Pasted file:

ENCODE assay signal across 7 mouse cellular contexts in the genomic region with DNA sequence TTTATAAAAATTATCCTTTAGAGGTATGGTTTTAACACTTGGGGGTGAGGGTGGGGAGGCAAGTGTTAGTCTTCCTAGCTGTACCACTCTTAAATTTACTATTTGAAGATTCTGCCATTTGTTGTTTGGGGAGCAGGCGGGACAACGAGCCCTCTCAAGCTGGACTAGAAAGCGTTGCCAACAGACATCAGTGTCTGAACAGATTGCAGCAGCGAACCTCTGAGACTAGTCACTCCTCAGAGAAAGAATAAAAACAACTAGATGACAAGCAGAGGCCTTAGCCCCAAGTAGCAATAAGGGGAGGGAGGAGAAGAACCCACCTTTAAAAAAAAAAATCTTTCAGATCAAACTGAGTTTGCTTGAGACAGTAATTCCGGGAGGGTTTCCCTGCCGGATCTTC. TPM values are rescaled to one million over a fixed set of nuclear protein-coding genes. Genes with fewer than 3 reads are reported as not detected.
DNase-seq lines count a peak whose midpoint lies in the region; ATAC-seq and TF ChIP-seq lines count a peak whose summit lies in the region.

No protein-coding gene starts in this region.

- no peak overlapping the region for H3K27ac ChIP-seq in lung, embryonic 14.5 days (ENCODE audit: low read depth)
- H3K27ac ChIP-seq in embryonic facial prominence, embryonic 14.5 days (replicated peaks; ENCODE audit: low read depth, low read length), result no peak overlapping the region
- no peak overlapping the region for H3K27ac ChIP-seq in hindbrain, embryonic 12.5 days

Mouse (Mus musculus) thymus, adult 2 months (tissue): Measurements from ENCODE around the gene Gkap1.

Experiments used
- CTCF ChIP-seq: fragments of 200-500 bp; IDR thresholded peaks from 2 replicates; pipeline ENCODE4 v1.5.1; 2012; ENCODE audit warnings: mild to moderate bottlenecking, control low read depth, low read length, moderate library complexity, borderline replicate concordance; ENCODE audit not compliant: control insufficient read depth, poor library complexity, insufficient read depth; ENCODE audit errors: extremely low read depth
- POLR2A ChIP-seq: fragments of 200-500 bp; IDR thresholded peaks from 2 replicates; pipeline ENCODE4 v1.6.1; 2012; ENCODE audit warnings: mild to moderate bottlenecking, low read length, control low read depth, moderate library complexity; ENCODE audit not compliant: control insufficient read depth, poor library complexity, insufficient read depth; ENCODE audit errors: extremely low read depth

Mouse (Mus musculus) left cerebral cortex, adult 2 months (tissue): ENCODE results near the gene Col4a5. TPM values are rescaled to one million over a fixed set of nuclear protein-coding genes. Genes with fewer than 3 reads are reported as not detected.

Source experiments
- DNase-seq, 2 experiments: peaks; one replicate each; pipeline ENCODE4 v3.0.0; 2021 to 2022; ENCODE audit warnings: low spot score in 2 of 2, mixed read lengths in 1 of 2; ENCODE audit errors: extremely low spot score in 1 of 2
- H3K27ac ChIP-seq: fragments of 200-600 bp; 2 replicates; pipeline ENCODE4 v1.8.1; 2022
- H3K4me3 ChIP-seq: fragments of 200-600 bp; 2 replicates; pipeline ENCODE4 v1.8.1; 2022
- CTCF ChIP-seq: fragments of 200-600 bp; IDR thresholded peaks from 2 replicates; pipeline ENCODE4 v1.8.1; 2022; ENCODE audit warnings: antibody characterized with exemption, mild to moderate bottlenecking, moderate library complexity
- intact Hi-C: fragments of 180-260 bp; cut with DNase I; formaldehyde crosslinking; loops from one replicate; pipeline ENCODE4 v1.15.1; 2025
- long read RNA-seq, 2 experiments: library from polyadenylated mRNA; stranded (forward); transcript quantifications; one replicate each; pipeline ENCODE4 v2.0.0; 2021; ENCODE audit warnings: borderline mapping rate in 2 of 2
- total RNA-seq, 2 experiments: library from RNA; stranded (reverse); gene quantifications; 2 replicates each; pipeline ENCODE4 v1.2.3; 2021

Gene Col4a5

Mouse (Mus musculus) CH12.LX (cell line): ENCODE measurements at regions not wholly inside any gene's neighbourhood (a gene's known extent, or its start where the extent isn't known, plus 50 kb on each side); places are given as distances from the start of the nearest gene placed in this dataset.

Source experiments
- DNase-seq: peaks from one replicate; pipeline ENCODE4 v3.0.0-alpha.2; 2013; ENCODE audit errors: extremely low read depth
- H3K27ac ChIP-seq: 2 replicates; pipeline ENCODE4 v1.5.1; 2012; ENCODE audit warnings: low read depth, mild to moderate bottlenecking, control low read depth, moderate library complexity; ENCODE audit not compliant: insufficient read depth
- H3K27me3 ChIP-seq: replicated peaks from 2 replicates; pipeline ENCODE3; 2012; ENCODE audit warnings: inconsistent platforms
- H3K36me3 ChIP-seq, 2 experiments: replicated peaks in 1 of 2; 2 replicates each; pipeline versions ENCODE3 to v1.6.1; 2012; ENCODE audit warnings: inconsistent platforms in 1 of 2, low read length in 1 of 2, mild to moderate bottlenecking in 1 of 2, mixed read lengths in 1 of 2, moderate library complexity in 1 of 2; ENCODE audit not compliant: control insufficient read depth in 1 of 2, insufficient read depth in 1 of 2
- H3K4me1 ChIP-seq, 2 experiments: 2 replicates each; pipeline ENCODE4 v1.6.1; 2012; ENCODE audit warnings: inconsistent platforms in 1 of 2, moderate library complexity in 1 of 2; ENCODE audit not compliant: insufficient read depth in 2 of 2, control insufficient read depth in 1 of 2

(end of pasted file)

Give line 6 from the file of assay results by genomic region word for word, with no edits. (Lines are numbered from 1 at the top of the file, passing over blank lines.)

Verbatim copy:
- no peak overlapping the region for H3K27ac ChIP-seq in hindbrain, embryonic 12.5 days